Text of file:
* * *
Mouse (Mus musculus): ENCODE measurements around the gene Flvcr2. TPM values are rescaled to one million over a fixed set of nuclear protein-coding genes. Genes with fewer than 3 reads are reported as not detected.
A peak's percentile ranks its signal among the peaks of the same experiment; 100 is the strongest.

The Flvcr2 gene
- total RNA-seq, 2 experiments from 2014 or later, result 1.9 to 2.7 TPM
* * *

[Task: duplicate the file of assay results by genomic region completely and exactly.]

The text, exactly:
Mouse (Mus musculus): ENCODE measurements around the gene Flvcr2. TPM values are rescaled to one million over a fixed set of nuclear protein-coding genes. Genes with fewer than 3 reads are reported as not detected.
A peak's percentile ranks its signal among the peaks of the same experiment; 100 is the strongest.

The Flvcr2 gene
- total RNA-seq, 2 experiments from 2014 or later, result 1.9 to 2.7 TPM